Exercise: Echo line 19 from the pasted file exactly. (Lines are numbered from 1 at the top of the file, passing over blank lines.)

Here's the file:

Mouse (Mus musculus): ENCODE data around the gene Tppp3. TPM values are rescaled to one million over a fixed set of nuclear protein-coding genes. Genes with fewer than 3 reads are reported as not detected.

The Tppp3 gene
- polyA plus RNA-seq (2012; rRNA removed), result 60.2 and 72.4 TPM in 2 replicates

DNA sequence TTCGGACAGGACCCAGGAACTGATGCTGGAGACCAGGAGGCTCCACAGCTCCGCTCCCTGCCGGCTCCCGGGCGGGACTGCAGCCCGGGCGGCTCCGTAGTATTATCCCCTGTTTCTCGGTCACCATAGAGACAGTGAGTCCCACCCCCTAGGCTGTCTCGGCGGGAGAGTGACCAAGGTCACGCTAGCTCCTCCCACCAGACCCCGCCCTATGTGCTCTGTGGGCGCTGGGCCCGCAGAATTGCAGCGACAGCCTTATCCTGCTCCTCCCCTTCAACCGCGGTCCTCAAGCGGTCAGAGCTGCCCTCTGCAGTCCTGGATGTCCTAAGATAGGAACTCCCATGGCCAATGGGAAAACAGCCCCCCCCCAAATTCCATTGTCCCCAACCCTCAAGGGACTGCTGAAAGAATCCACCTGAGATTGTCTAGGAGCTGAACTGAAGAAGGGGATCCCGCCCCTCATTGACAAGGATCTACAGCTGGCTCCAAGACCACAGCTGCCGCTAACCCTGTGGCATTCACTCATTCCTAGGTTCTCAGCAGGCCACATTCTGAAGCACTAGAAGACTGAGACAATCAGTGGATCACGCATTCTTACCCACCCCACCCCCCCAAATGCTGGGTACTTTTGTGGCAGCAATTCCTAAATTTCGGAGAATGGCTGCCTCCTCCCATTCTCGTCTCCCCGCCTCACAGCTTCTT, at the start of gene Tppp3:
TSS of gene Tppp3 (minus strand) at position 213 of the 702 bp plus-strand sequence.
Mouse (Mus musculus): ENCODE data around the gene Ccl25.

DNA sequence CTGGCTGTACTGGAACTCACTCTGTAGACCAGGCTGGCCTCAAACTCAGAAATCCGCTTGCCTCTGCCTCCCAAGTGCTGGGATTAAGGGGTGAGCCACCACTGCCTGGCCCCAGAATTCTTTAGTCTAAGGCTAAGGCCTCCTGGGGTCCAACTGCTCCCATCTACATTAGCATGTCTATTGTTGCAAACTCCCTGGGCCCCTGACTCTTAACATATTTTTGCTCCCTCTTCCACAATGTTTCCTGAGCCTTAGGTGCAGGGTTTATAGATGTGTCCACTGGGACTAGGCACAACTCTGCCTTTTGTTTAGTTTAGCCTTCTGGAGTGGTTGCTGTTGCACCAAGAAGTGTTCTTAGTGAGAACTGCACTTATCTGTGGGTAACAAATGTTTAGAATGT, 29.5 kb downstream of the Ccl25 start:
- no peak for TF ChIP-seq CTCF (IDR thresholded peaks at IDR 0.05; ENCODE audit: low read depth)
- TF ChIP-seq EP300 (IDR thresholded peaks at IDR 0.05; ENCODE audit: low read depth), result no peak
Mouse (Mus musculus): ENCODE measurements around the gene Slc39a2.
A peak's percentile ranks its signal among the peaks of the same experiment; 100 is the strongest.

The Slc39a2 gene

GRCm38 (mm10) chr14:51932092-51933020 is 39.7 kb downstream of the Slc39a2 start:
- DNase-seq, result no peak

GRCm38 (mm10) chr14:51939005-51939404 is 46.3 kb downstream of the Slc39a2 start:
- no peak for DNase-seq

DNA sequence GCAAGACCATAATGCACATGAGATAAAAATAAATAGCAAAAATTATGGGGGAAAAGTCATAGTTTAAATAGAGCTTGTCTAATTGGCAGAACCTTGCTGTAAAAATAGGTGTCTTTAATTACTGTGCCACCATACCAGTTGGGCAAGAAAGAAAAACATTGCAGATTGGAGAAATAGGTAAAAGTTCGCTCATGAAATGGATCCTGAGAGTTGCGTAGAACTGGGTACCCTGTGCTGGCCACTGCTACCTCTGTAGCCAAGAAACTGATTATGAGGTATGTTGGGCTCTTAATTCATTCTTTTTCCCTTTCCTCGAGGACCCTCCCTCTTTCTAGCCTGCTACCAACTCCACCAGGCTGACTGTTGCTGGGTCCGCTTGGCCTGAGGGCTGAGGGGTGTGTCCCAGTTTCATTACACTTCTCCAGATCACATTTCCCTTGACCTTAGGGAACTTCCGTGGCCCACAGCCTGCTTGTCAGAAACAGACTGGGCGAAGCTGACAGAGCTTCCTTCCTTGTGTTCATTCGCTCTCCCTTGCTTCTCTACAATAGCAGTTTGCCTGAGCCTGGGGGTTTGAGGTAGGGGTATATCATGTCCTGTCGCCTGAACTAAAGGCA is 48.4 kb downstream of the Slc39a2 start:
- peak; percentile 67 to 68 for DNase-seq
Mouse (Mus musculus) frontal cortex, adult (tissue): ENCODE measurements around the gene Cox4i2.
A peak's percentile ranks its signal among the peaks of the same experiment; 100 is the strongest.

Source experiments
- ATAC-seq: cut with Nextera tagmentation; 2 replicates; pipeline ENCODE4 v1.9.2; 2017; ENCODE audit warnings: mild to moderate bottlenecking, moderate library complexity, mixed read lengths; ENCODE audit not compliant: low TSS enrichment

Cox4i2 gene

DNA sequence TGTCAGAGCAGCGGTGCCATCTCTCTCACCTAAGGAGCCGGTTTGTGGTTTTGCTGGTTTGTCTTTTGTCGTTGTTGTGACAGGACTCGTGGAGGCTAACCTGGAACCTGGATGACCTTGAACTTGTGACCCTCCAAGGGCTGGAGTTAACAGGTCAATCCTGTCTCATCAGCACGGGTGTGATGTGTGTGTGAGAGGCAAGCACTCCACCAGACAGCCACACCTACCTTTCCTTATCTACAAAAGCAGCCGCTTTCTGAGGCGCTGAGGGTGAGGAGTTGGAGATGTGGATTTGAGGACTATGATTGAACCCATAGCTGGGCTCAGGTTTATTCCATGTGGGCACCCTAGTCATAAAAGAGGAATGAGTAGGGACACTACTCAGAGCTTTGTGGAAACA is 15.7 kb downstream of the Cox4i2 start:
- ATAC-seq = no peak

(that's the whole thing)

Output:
Mouse (Mus musculus) frontal cortex, adult (tissue): ENCODE measurements around the gene Cox4i2.